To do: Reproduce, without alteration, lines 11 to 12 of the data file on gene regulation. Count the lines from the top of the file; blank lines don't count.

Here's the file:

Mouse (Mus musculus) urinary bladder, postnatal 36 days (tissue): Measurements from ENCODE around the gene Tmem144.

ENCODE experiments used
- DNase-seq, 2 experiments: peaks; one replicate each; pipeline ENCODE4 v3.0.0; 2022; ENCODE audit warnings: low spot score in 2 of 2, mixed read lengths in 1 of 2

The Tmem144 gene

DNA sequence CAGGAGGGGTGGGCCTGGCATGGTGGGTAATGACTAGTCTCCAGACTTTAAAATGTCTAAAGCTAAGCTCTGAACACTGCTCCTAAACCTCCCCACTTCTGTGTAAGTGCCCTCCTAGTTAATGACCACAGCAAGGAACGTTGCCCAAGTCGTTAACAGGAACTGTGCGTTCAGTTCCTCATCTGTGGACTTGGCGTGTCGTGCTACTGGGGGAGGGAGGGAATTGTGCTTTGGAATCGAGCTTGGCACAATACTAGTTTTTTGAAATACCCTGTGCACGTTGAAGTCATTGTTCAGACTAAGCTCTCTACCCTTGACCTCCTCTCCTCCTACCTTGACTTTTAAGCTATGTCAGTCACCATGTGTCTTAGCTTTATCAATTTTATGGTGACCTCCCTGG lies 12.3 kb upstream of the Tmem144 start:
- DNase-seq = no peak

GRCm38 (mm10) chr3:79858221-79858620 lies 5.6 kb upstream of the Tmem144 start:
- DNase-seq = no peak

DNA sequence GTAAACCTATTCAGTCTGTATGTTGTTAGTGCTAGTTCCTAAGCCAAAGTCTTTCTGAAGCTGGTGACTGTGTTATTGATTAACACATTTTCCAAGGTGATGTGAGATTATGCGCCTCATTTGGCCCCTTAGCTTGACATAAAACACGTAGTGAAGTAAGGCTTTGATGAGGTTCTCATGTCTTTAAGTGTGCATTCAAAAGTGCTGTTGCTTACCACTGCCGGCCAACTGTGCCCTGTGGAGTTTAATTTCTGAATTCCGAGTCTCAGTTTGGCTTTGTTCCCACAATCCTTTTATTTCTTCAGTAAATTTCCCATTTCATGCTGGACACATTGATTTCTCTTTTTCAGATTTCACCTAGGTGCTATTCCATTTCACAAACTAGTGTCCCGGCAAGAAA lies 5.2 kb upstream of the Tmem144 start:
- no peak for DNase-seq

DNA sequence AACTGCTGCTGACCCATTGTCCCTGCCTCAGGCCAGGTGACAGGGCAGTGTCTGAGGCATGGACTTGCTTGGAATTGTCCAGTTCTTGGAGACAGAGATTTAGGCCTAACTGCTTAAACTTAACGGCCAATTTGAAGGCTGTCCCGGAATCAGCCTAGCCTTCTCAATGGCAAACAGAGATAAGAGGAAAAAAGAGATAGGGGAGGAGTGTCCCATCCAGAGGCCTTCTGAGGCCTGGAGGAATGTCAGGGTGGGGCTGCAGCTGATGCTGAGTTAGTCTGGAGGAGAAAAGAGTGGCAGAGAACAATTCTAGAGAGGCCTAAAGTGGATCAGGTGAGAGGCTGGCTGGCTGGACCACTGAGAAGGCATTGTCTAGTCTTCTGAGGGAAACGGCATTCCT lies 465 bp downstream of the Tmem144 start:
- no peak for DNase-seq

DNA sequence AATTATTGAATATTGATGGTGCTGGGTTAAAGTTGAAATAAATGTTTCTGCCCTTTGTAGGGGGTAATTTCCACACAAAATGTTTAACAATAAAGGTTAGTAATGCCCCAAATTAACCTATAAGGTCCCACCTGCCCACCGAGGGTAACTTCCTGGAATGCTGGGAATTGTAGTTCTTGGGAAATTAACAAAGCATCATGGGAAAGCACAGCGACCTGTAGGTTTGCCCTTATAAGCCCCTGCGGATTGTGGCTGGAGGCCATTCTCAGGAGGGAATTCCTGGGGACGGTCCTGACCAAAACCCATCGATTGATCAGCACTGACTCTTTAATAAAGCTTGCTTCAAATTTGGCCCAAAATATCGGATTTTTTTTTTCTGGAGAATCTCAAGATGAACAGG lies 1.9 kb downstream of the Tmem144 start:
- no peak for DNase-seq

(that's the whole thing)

DNA sequence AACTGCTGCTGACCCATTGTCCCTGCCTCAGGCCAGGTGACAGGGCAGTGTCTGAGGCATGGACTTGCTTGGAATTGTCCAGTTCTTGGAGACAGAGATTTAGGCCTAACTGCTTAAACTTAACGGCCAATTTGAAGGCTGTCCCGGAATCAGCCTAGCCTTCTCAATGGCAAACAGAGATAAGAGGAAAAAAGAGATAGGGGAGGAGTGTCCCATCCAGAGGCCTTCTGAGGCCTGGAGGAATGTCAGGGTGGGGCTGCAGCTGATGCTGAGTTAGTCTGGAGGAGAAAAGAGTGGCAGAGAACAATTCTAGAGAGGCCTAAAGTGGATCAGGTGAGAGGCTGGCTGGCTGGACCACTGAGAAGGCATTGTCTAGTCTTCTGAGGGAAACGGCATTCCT lies 465 bp downstream of the Tmem144 start:
- no peak for DNase-seq